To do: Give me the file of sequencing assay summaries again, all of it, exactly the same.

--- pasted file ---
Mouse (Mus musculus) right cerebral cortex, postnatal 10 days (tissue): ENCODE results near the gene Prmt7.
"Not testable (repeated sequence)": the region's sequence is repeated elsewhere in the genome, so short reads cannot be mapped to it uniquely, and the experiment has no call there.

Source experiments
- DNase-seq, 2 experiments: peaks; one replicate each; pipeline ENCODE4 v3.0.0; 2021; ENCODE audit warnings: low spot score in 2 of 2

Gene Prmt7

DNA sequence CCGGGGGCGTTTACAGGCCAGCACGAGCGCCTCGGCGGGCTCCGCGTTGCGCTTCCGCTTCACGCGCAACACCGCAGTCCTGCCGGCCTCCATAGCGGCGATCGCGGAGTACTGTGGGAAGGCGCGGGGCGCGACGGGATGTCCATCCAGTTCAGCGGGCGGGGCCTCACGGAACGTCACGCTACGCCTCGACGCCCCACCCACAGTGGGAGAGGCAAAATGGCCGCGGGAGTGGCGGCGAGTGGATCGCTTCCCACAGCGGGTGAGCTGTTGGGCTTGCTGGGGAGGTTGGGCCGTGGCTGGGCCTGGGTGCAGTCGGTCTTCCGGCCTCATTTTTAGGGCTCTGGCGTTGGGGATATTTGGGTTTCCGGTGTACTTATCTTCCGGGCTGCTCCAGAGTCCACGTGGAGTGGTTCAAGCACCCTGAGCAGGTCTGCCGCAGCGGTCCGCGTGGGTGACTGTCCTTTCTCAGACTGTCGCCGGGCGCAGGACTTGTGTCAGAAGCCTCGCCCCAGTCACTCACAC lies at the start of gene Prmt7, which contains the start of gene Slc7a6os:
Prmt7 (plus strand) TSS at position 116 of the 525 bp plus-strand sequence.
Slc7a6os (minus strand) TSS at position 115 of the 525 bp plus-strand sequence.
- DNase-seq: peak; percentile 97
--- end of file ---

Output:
Mouse (Mus musculus) right cerebral cortex, postnatal 10 days (tissue): ENCODE results near the gene Prmt7.
"Not testable (repeated sequence)": the region's sequence is repeated elsewhere in the genome, so short reads cannot be mapped to it uniquely, and the experiment has no call there.

Source experiments
- DNase-seq, 2 experiments: peaks; one replicate each; pipeline ENCODE4 v3.0.0; 2021; ENCODE audit warnings: low spot score in 2 of 2

Gene Prmt7

DNA sequence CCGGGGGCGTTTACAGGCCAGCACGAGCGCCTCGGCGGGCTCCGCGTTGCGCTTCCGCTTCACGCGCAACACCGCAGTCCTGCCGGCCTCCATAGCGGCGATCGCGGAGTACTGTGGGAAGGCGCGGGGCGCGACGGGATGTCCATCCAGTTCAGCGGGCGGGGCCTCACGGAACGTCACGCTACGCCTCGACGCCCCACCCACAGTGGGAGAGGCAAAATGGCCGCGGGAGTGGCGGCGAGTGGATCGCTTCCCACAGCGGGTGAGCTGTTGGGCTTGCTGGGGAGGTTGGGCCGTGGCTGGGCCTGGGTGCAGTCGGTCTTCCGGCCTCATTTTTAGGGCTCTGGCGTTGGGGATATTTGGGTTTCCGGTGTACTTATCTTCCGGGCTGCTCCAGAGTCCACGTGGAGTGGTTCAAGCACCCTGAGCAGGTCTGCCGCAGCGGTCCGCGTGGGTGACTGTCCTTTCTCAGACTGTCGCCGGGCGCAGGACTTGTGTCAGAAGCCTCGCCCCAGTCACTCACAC lies at the start of gene Prmt7, which contains the start of gene Slc7a6os:
Prmt7 (plus strand) TSS at position 116 of the 525 bp plus-strand sequence.
Slc7a6os (minus strand) TSS at position 115 of the 525 bp plus-strand sequence.
- DNase-seq: peak; percentile 97